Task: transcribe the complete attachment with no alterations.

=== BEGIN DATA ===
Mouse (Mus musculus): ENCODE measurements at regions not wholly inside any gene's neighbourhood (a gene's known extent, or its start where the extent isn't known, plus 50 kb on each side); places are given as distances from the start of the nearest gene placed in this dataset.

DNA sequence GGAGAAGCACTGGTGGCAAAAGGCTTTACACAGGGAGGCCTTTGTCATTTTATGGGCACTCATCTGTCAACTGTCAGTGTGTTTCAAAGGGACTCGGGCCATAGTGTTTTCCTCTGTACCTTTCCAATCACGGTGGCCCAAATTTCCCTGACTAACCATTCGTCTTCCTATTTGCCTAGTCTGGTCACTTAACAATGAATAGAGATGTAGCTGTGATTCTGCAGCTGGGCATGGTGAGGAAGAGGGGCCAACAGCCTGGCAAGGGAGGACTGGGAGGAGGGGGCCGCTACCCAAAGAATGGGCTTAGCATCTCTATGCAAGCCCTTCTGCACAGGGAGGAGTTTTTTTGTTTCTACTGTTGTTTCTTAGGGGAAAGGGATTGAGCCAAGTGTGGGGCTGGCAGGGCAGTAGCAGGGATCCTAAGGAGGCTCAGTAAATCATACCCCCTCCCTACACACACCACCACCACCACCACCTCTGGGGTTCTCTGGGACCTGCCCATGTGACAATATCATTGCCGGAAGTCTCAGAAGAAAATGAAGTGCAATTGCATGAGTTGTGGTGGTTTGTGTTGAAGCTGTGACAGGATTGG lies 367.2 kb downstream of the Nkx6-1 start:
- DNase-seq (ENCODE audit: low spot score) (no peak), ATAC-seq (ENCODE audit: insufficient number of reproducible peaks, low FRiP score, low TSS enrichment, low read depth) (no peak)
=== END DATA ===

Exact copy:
Mouse (Mus musculus): ENCODE measurements at regions not wholly inside any gene's neighbourhood (a gene's known extent, or its start where the extent isn't known, plus 50 kb on each side); places are given as distances from the start of the nearest gene placed in this dataset.

DNA sequence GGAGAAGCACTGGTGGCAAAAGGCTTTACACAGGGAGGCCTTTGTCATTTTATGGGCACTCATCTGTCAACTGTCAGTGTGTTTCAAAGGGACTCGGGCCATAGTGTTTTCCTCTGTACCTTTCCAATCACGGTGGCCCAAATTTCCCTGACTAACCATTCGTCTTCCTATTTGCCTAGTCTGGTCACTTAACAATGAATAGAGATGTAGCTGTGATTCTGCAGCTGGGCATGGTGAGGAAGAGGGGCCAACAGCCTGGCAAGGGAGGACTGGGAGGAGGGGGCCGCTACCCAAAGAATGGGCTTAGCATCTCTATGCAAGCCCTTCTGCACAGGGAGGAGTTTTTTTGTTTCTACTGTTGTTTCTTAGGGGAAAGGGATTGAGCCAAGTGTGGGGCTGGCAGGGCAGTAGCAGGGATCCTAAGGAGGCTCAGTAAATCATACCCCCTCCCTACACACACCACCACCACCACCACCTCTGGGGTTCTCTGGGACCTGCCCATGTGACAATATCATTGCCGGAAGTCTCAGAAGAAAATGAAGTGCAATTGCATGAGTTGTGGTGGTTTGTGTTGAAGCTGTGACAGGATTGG lies 367.2 kb downstream of the Nkx6-1 start:
- DNase-seq (ENCODE audit: low spot score) (no peak), ATAC-seq (ENCODE audit: insufficient number of reproducible peaks, low FRiP score, low TSS enrichment, low read depth) (no peak)